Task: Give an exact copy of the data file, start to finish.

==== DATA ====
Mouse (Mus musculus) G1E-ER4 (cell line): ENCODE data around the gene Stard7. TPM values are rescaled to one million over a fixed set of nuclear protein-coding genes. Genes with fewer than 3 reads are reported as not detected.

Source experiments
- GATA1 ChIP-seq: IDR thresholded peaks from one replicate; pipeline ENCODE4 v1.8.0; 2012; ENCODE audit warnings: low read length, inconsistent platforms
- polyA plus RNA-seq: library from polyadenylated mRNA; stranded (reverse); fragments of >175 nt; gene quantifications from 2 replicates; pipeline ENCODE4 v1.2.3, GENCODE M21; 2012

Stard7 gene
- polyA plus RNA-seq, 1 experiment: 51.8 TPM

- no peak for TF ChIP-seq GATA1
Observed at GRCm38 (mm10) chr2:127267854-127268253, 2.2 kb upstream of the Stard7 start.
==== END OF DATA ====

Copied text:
Mouse (Mus musculus) G1E-ER4 (cell line): ENCODE data around the gene Stard7. TPM values are rescaled to one million over a fixed set of nuclear protein-coding genes. Genes with fewer than 3 reads are reported as not detected.

Source experiments
- GATA1 ChIP-seq: IDR thresholded peaks from one replicate; pipeline ENCODE4 v1.8.0; 2012; ENCODE audit warnings: low read length, inconsistent platforms
- polyA plus RNA-seq: library from polyadenylated mRNA; stranded (reverse); fragments of >175 nt; gene quantifications from 2 replicates; pipeline ENCODE4 v1.2.3, GENCODE M21; 2012

Stard7 gene
- polyA plus RNA-seq, 1 experiment: 51.8 TPM

- no peak for TF ChIP-seq GATA1
Observed at GRCm38 (mm10) chr2:127267854-127268253, 2.2 kb upstream of the Stard7 start.